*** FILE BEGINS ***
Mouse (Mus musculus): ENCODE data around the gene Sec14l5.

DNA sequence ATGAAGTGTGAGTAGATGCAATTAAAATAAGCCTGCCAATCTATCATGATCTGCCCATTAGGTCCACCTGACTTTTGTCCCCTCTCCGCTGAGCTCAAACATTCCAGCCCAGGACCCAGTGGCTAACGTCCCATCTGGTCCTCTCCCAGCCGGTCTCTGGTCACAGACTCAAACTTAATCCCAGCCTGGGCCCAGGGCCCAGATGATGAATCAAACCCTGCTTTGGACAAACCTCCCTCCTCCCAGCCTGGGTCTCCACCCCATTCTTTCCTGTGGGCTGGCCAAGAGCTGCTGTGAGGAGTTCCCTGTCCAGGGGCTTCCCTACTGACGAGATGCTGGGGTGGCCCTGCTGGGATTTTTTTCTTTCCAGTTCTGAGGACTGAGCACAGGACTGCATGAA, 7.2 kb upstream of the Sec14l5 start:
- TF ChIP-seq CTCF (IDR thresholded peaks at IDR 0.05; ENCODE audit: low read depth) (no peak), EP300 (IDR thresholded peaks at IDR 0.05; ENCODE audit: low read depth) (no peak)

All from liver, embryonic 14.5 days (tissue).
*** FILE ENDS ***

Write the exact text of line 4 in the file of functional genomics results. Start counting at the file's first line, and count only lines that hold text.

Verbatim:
All from liver, embryonic 14.5 days (tissue).